DailyPay, a New York startup that helps workers access their earned wages before payday, has tapped a Twin Cities-based Wells Fargo veteran to lead its new Minneapolis office, which it plans to grow to 100 employees.
Gary Pearcy spent 14 years at Wells Fargo, most recently as chief operating officer of its merchant-services division in downtown Minneapolis. He left the bank to become vice president of DailyPay’s payment operations with a focus on security, reliability and scalability.
DailyPay opened the Minneapolis office this summer. It has hired about 16 people so far, Pearcy said.
“But we’ll be up around that 100 team-member mark if not by the end of the year, by the first quarter,” he said.
The firm is currently working out the Industrious co-working space in RBC Plaza but is actively looking for a more permanent space to relocate to by the end of the year, he said.
As it seeks to become part of the local tech scene, DailyPay also will host an invite-only dinner during Twin Cities Startup Week, which starts Wednesday. It is also one of the sponsors of the startup week’s fly-in program that sponsors potential employees who live elsewhere to sell them on the area.
DailyPay is one of a growing number of fintech companies that are either based or have offices in the Twin Cities. Other include Sezzle, ClickSwitch, Apruve, Upsie and Branch, the latter of which rolled out a similar payday-advance offering earlier this year.
DailyPay CEO Jason Lee, who was in Minneapolis earlier this week, said the company did an “exhaustive” nationwide search to determine the location of its second office.
“Minneapolis ranked at the top of the list, hands down, in terms of receptivity to the startup community,” Lee said. “And Minneapolis has historically been a great center for payments, financial services and technology — really the backbone behind what powers a number of different payment enterprises. So we knew there was a deep talent pool here we could beg, borrow and steal from.”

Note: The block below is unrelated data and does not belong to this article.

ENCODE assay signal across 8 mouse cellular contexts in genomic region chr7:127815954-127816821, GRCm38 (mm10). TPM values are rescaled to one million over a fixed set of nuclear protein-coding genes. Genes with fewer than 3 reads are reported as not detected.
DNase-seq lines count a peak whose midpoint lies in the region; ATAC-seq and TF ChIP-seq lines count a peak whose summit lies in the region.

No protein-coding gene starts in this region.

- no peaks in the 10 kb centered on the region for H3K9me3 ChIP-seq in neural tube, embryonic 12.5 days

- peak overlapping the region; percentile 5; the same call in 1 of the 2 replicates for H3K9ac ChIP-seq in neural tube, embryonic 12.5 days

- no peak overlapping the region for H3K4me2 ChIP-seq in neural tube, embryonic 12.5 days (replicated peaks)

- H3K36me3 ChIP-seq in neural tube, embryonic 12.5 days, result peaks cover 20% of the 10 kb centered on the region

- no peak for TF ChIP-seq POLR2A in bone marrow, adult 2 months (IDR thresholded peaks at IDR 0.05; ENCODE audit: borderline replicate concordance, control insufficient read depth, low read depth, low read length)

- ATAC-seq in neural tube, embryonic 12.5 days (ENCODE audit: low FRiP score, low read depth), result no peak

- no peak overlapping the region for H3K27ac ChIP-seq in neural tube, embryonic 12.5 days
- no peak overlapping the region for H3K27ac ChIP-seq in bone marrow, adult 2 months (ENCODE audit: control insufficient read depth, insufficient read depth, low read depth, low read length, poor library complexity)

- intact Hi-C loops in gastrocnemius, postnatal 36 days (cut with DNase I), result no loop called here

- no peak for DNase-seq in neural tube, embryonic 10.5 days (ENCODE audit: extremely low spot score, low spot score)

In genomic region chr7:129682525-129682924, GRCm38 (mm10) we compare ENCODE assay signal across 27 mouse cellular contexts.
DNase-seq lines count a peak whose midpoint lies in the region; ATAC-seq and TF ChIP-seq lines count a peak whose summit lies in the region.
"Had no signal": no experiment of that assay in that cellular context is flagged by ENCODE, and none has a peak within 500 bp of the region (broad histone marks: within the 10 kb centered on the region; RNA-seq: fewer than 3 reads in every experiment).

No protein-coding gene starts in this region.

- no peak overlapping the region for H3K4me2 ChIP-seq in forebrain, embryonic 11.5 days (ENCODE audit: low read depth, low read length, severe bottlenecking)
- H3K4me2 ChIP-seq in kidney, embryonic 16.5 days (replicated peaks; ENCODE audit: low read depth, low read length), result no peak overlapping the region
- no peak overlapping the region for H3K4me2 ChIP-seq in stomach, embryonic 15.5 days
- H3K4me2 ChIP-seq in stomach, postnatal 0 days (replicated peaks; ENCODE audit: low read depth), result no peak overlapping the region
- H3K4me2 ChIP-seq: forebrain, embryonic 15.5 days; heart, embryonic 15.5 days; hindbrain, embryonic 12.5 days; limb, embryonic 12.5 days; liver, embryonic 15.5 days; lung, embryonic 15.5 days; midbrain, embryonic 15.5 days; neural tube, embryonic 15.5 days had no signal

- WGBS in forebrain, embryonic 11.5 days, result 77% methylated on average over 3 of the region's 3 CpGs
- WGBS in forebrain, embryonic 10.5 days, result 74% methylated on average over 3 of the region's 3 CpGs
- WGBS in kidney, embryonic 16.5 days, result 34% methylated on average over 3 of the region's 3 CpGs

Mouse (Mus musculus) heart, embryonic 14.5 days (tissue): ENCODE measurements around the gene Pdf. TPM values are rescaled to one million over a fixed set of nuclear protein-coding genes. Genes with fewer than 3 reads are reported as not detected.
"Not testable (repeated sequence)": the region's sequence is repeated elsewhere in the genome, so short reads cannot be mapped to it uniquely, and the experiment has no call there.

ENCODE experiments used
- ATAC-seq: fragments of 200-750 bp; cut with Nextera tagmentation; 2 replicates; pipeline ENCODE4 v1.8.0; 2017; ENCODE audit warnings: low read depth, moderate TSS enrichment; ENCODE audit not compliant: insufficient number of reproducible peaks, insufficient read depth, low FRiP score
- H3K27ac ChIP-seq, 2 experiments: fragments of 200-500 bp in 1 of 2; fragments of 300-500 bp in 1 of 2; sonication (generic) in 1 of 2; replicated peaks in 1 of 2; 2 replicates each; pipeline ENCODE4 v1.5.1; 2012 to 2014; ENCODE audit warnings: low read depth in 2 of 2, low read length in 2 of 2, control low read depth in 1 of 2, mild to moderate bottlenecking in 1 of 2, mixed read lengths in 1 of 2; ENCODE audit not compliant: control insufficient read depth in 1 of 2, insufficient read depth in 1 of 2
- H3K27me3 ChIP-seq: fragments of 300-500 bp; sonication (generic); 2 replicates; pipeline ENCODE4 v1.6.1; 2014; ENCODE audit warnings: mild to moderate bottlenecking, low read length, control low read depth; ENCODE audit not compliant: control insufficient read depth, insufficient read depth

The Twin Cities is a hub for financial services with U.S. Bank, Ameriprise, Thrivent, Securian and Bremer Bank headquartered in the state. In addition, Wells Fargo and TCF have major operations here.
DailyPay also has partnered with a number of companies, some of which have operations in or are based in the Twin Cities. Those include BiteSquad as well as a number of health care service providers. It hopes to add to that list to include other major corporations in the region.
Nationwide, its clients include major fast-food chains such as McDonald’s, Burger King, Taco Bell and Boston Market.
Its service is offered as a benefit through employers that allow workers to receive instant access to their wages they have already earned but for which they have not yet been paid. Workers, or their companies, pay $1.25 to get the money by the next day or $2.99 to get it instantly. DailyPay executives compare the fees to ATM fees.
About 78% of Americans live paycheck to paycheck, Lee said. And often, those paychecks arrive after people’s bills are due.
“They’ve got the rent due, but payday is not until two Fridays from now,” he said. “What does that personal typically do? They will pay it late, and incur a $30 or $50 fee. Or perhaps you bounce a check. You’re just trying to make it until payday.”
Those overdraft and late fees are a “silent killer,” he said. “We call that the carbon monoxide of your financial health. The average American is paying $1,400 in late and overdraft fees.”
He added that DailyPay is committed to Minneapolis. “This is not just us setting up a satellite,” he said.
The city has been very welcoming, he added, noting that Mayor Jacob Frey came out to greet them on their first day in town.